Library Dagger 2: Dependency Injection in Applications

Introduction

Dagger 2, as explained on GitHub, is a compile-time evolution approach to dependency injection. Taking the approach started in Dagger 1.x to its ultimate conclusion, Dagger 2.x eliminates all reflection, and improves code clarity by removing the traditional ObjectGraph/Injector in favor of user-specified @Component interfaces.

Remarks

  1. Library setup in application(for maven, gradle,java projects)
  2. Advantages of Dragger use
  3. Important Links (for Documentation and demos)
  4. How to integrate and use Dragger components

Dagger 2 API:

Dagger 2 exposes a number of special annotations:

@Module for the classes whose methods provide dependencies

@Provides for the methods within @Module classes

@Inject to request a dependency (a constructor, a field, or a method)

@Component is a bridge interface between modules and injection

Important Links:

GitHub: https://github.com/google/dagger

UserGuide(Google): https://google.github.io/dagger/users-guide.html

Videos: https://google.github.io/dagger/resources.html

Vogella Tutorial: http://www.vogella.com/tutorials/Dagger/article.html

Codepath Tutorial: https://github.com/codepath/android_guides/wiki/Dependency-Injection-with-Dagger-2

Connecting @Modules with @Inject

The connection between the provider of dependencies, @Module, and the classes requesting them through @Inject is made using @Component, which is an interface:

import javax.inject.Singleton;
import dagger.Component;

@Singleton
@Component(modules = {VehicleModule.class})
public interface VehicleComponent {
    Vehicle provideVehicle();
}

For the @Component annotation, you have to specify which modules are going to be used. In this example VehicleModule is used, which is defined in this example. If you need to use more modules, then just add them using a comma as a separator.

Create @Module Class and @Singleton annotation for Object

import javax.inject.Singleton;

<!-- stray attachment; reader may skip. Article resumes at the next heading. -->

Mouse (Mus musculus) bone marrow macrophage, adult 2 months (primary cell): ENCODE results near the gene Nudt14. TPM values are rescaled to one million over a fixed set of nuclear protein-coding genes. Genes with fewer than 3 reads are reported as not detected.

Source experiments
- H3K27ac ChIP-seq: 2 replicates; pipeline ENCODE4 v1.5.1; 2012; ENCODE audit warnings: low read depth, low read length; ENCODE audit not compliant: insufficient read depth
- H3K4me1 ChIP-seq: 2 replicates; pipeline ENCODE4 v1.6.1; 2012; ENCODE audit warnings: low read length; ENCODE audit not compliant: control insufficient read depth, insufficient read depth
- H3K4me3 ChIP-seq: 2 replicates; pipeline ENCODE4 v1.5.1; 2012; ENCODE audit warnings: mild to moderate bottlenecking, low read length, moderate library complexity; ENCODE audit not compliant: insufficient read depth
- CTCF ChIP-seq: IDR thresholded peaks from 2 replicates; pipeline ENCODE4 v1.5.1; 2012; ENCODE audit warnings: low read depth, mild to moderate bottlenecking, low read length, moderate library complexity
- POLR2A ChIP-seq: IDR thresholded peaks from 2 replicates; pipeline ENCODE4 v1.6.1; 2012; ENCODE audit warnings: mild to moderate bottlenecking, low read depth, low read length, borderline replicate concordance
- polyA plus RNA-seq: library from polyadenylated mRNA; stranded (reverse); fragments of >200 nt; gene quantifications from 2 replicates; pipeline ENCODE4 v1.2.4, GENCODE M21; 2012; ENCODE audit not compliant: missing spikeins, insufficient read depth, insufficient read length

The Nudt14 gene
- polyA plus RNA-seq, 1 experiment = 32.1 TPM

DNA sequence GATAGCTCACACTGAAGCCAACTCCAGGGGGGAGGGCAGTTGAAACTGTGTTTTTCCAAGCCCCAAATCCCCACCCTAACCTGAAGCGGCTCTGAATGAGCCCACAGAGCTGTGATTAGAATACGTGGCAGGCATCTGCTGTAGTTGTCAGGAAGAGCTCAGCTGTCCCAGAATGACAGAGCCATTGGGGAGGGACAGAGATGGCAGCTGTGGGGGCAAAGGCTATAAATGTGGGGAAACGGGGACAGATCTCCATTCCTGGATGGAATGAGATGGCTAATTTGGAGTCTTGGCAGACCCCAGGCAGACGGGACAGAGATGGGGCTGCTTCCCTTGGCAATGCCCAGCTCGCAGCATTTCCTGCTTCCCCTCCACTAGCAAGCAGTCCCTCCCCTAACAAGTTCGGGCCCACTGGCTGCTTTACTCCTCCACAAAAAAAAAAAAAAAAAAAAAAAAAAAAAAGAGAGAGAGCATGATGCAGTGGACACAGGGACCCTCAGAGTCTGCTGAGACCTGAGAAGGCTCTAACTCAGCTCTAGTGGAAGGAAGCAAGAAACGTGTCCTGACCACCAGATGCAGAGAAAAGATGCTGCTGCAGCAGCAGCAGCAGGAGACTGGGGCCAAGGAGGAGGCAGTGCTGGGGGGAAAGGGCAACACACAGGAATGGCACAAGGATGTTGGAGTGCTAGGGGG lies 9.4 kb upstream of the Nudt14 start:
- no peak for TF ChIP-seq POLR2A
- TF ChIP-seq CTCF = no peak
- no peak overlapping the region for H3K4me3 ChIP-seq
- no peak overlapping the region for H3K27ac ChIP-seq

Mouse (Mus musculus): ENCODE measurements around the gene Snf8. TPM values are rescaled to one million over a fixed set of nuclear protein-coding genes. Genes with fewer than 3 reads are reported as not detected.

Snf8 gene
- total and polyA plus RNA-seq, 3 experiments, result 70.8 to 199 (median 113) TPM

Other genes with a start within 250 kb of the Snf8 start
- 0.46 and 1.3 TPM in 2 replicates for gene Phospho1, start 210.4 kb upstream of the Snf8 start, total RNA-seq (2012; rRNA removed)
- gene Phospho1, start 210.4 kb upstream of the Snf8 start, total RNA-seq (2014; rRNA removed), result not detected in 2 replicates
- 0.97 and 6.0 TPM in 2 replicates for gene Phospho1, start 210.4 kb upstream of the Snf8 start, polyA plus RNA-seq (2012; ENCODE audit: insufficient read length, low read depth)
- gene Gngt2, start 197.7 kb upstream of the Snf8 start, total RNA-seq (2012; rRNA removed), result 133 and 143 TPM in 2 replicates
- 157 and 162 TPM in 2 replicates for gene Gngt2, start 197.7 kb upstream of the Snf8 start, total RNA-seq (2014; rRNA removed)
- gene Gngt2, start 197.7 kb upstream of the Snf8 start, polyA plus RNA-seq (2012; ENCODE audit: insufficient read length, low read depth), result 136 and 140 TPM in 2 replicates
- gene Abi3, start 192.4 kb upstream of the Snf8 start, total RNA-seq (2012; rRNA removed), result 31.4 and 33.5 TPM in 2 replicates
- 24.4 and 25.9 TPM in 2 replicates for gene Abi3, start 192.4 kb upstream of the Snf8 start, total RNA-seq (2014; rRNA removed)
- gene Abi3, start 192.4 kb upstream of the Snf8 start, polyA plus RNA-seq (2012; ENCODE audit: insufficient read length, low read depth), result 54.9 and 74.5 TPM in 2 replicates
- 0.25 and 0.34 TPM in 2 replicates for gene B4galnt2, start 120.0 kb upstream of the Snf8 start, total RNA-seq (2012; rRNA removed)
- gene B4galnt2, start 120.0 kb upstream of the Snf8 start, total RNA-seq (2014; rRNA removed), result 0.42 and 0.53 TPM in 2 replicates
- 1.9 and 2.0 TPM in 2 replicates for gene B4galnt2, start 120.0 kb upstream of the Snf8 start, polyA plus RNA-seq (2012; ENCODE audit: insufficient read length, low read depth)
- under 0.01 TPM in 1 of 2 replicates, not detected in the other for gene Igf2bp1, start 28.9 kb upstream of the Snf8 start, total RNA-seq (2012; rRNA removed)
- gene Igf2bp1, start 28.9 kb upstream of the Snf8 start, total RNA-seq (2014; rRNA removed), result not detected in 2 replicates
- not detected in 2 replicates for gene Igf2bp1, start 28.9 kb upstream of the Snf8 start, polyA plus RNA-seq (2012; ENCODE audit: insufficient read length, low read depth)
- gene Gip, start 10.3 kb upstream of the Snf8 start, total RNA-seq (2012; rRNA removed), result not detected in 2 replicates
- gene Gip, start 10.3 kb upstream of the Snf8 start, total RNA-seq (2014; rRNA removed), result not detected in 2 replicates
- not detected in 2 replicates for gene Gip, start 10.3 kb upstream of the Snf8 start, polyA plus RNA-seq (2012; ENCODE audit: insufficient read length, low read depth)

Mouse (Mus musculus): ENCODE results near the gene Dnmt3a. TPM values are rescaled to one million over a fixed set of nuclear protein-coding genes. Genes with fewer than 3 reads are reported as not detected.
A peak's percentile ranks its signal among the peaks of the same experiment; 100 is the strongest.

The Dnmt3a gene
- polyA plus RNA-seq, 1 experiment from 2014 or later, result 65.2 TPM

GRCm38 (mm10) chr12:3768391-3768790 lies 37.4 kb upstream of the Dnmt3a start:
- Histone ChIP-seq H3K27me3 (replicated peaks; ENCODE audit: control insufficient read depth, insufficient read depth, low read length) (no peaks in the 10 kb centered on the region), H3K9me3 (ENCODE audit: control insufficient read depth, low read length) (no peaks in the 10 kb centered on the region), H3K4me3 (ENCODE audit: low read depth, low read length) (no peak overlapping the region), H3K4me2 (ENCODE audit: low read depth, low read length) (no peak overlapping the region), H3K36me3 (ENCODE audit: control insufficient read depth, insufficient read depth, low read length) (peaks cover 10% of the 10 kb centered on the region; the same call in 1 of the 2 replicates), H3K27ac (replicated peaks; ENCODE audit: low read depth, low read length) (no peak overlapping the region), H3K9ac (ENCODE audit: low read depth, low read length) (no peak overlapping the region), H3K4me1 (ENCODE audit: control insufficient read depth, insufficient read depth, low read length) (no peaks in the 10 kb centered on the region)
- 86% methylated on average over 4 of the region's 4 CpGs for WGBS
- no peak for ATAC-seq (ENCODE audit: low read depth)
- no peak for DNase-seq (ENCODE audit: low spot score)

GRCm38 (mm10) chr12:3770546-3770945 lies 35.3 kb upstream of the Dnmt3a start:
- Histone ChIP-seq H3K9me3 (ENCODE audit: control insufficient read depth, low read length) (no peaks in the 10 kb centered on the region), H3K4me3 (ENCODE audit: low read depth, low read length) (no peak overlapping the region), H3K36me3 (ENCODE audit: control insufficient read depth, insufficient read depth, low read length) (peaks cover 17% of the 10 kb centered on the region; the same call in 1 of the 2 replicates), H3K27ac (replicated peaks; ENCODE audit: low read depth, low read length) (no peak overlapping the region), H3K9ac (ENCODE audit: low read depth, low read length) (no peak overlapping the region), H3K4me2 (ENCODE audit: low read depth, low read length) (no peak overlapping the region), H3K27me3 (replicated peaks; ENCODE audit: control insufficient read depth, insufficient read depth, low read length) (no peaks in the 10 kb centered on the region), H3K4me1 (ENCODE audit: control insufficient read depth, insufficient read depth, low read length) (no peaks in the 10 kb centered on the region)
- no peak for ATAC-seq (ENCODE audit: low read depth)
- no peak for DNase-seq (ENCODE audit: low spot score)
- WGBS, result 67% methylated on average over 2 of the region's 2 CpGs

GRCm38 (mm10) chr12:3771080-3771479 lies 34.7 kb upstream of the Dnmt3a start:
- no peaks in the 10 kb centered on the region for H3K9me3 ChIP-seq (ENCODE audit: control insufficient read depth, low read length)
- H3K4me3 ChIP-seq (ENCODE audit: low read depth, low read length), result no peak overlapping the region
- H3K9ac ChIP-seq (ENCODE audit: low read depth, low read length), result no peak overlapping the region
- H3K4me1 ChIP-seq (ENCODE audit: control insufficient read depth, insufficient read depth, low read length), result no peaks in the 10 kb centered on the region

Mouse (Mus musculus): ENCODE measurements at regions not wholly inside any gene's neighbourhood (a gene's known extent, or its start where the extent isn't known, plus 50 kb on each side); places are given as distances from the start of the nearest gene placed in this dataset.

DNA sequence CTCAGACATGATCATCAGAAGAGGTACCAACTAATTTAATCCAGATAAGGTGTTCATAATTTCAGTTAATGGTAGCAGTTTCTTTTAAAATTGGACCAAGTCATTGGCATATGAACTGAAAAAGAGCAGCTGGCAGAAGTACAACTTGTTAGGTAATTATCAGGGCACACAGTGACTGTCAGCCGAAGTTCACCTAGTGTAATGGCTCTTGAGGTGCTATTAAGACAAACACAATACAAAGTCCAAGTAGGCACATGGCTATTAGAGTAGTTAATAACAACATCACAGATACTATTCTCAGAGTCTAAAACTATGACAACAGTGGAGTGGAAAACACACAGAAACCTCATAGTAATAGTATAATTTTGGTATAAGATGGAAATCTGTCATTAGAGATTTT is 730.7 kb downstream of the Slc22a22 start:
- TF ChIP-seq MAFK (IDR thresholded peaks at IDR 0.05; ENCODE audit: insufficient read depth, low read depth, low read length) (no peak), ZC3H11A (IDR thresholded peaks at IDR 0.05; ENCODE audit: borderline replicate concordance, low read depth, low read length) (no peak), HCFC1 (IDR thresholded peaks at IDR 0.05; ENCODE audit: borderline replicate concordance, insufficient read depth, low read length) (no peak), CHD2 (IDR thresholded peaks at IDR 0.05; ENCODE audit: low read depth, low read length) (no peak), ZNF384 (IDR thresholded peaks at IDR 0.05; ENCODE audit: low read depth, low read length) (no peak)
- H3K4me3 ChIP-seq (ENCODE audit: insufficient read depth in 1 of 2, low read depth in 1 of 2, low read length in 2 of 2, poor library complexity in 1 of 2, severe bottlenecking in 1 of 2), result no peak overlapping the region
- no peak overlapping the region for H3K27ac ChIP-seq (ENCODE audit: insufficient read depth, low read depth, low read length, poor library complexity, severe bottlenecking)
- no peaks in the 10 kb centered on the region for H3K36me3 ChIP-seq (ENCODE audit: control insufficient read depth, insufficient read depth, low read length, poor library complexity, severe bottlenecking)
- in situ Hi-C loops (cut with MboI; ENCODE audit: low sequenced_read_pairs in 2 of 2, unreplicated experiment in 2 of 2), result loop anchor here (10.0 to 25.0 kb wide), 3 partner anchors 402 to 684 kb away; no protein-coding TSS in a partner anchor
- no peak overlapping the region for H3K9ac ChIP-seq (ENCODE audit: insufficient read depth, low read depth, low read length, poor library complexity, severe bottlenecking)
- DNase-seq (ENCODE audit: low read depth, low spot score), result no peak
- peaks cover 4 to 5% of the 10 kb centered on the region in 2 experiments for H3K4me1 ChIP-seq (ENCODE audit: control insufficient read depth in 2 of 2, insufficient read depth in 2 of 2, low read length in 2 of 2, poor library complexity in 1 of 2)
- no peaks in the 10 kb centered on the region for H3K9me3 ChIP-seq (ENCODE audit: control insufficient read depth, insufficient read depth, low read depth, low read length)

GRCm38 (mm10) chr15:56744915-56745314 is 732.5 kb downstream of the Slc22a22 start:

import dagger.Module;
import dagger.Provides;

@Module
public class VehicleModule {
 
    @Provides @Singleton
    Motor provideMotor(){
        return new Motor();
    }
 
    @Provides @Singleton
    Vehicle provideVehicle(){
        return new Vehicle(new Motor());
    }
}

Every provider (or method) must have the @Provides annotation and the class must have the @Module annotation. The @Singleton annotation indicates that there will be only one instance of the object.

Request Dependencies in Dependent Objects

Now that you have the providers for your different models, you need to request them. Just as Vehicle needs Motor, you have to add the @Inject annotation in the Vehicle constructor as follows:

@Inject
public Vehicle(Motor motor){
    this.motor = motor;
}

You can use the @Inject annotation to request dependencies in the constructor, fields, or methods. In this example, I'm keeping the injection in the constructor.

Using @Component Interface to Obtain Objects

Now that you have every connection ready, you have to obtain an instance of this interface and invoke its methods to obtain the object you need:

VehicleComponent component = Dagger_VehicleComponent.builder().vehicleModule(new VehicleModule()).build();
vehicle = component.provideVehicle();
Toast.makeText(this, String.valueOf(vehicle.getSpeed()), Toast.LENGTH_SHORT).show();

When you try to create a new object of the interface with the @Component annotation, you have to do it using the prefix Dagger_<NameOfTheComponentInterface>, in this case Dagger_VehicleComponent, and then use the builder method to call every module within.